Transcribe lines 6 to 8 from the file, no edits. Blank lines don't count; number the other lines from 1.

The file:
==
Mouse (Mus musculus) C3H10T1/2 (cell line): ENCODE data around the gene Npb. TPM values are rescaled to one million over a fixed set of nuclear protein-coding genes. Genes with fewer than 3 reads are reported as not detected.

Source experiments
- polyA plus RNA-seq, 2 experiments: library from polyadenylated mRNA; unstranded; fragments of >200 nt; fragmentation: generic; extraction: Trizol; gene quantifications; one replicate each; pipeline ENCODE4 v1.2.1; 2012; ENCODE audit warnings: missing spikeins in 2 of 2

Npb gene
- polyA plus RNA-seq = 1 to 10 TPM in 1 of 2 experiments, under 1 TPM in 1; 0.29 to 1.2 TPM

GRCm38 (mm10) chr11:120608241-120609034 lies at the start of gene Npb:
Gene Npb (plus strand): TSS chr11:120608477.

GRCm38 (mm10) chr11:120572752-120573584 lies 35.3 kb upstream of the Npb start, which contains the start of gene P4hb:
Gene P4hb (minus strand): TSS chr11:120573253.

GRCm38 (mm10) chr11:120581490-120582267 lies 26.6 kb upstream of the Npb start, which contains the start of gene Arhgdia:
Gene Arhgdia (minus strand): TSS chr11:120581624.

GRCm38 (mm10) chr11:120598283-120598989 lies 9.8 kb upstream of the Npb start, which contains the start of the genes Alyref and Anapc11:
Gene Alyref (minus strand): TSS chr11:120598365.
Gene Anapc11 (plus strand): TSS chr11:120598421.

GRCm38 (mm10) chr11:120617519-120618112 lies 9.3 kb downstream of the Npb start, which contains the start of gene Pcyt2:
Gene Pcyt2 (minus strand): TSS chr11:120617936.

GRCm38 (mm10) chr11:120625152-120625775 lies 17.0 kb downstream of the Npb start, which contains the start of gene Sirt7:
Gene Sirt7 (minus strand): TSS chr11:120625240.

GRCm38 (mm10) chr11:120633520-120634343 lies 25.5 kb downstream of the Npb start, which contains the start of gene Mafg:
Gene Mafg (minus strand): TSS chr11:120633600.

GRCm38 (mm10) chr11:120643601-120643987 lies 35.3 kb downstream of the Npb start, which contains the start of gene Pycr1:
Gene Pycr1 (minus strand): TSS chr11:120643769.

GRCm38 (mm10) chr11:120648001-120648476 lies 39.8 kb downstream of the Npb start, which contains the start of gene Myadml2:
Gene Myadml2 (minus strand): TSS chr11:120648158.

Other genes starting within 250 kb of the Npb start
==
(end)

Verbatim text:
GRCm38 (mm10) chr11:120608241-120609034 lies at the start of gene Npb:
Gene Npb (plus strand): TSS chr11:120608477.

GRCm38 (mm10) chr11:120572752-120573584 lies 35.3 kb upstream of the Npb start, which contains the start of gene P4hb: